According to the activist, Dev Ashish Bhattacharya, the deputy commissioner, Rohan Chand Thakur, had revealed all the details about Gandhi’s land deals in a letter sent to the branch head of the Central Bureau of Investigation, Shimla.
What the letter contains
Bhattacharya said the letter sent by the deputy commissioner has revealed that Gandhi was allowed to purchase land three times between 2007 and 2013. He said in all 0.45.52 hectares (nearly 4.25 bighas or 4552 square metres) of land was purchased by her for horticulture and residential purposes in three tranches.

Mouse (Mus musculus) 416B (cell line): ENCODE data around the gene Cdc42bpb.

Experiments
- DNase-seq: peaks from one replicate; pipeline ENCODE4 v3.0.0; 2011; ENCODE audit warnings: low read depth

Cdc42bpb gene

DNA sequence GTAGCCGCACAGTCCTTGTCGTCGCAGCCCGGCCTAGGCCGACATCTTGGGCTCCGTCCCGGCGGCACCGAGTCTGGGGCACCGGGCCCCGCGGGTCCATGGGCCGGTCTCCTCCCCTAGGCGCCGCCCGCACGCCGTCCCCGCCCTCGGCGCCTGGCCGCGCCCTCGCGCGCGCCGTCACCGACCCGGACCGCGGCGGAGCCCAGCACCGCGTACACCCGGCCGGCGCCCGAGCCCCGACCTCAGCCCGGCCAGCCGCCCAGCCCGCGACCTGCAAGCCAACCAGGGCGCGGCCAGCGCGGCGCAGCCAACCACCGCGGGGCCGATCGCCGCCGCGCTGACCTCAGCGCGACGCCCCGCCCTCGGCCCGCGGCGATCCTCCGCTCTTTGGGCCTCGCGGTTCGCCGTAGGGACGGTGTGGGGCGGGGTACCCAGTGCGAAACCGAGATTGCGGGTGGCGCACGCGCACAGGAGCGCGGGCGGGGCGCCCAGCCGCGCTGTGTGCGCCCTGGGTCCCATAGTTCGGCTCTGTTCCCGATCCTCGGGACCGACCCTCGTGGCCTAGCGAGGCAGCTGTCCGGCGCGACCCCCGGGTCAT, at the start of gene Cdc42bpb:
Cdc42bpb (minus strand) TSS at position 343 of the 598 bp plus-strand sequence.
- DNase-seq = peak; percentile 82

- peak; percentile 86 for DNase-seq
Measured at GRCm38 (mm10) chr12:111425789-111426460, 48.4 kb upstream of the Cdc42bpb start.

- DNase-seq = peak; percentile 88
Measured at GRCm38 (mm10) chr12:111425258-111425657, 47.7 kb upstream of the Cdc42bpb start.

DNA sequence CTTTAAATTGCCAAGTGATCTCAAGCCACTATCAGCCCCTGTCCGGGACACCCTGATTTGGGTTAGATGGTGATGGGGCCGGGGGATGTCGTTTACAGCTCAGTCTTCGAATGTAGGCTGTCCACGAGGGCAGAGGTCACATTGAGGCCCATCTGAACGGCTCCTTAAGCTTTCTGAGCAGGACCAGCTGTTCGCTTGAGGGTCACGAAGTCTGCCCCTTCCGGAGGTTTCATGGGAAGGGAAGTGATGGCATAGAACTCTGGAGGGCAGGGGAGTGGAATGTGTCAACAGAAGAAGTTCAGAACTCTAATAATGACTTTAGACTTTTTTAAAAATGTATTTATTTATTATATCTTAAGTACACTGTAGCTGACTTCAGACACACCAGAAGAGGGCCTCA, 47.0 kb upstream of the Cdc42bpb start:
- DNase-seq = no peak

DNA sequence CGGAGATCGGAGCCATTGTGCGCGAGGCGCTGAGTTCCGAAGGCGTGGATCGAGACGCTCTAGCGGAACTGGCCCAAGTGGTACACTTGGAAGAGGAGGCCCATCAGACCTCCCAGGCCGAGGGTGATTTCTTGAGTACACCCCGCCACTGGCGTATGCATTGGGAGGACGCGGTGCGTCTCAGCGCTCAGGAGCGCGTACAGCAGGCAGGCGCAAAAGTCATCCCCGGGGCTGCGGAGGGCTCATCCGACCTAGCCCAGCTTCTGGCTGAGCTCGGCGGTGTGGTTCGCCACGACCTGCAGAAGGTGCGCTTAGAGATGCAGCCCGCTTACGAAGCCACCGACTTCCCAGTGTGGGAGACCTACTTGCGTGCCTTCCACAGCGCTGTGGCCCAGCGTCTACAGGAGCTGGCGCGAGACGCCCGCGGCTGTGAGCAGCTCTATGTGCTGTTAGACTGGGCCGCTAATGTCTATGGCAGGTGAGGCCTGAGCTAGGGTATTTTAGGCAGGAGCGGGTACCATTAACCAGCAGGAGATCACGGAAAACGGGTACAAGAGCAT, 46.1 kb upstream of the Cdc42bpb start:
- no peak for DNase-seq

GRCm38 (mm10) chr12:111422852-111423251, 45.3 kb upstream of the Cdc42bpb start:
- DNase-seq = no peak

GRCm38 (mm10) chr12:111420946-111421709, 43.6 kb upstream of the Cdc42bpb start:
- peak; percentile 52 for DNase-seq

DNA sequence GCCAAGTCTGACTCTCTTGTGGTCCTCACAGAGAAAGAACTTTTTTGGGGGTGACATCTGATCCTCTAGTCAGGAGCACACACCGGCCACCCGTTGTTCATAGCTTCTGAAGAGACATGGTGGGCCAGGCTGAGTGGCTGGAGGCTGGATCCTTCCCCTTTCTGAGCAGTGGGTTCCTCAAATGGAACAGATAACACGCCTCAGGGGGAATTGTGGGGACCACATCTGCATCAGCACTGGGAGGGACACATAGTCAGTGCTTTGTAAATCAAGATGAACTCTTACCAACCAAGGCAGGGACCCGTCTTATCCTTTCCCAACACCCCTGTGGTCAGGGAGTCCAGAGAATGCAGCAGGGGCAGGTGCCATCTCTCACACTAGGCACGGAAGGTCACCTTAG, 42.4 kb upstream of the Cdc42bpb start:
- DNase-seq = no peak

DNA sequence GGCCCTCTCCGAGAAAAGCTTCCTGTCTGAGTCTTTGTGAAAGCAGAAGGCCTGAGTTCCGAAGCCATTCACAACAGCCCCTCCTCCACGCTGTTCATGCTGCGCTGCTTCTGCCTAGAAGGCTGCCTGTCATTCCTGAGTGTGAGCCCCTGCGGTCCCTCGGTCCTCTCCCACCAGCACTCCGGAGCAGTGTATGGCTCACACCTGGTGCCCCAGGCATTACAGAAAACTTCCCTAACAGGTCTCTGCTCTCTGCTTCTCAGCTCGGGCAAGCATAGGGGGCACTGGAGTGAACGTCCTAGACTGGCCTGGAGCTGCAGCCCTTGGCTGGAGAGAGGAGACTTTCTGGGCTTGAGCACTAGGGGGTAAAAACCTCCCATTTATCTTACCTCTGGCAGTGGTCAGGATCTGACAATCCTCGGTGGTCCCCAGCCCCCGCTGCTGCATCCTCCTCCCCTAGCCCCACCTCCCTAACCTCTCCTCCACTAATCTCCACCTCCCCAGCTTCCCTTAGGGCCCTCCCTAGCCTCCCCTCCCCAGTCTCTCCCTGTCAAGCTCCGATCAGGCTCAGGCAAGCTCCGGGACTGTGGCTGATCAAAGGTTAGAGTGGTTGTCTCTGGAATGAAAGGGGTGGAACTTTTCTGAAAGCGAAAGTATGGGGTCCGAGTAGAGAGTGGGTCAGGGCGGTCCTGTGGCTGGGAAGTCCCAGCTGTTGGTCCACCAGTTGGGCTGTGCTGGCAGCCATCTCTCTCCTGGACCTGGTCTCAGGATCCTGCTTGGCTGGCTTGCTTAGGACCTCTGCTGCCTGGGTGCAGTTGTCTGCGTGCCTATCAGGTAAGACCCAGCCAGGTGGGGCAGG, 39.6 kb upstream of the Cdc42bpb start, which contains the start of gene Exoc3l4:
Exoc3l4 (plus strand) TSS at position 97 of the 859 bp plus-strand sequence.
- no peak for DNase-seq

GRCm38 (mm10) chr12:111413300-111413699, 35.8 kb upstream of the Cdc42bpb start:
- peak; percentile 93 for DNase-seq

Out of this, 0.31.84 hectare was purchased in 2007 for residential and horticulture purpose – 0.09.22 hectare in 2011 for horticulture purpose and 0.04.46 hectares of land in 2013 for horticulture.
Stating that the supporting file notings of the case have still not been provided to him, Bhattacharya said he would try and obtain them with the assistance of the court.
The four major flaws in the case
According to the RTI activist, the information provided by the deputy commissioner reveals that there are four major wrongs that have been committed as far as the land deal goes. He charged that the deputy commissioner tried to cover up these aspects in his letter to the CBI.
Irregularity 1: Three land deals are not permissible